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COVID-19: Trump Administration Takes Actions to Assist U.S. Aquaculture

The Trump administration recently announced a major action to assist the U.S. commercial aquaculture industry. President Trump’s Executive Order on Promoting American Seafood Competitiveness and Economic Growth[1] (Order) aims to increase seafood production by streamlining the aquaculture regulatory permitting process. This alert outlines the impacts of the Order on aquaculture, with reference to the impacts on offshore aquaculture in particular.

The Order mandates sweeping changes to the regulatory scheme for commercial aquaculture with ambitious goals for the expansion of domestic seafood production through aquaculture. The Order provides several tools, including the development of nationwide permits for finfish, seaweed, and multi-species aquaculture activities, and identification of Aquaculture Opportunity Areas, that have the potential to streamline development of aquaculture projects. However, the Order does not exempt aquaculture projects from any of the numerous state and federal permits required, and development of the tools identified in the Order will likely be contentious and may take years to develop. Additionally, it is unclear if any of the agency actions compelled by the Order have been funded. At a minimum, the Order shows a commitment from the President and the National Oceanic and Atmospheric Administration (NOAA) that expansion of sustainable domestic aquaculture is a high priority, particularly given the impact to the industry from the COVID-19 pandemic.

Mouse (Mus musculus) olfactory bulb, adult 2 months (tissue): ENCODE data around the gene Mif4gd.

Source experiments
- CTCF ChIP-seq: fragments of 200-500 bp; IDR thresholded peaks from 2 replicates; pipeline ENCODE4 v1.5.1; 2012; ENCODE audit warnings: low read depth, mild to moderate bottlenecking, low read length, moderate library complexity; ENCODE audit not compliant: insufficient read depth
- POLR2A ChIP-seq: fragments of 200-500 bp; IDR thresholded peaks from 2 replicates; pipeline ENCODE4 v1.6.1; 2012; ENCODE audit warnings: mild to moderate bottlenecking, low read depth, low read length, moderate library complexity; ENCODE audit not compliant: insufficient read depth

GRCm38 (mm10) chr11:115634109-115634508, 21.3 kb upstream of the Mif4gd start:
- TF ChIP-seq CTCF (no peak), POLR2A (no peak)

The Order mirrors many of the objectives of the Advancing the Quality and Understanding of American Aquaculture Act (AQUAA Act),[2] a bill recently sponsored by Representative Collin Peterson (D-MN) and Representative Steve Palazzo (R-MS) in the U.S. House, and previously introduced in 2018 by Senator Roger Wicker (R-MS) in the Senate,[3] that seeks to establish a regulatory system for sustainable offshore aquaculture in the United States Exclusive Economic Zone (EEZ[4]).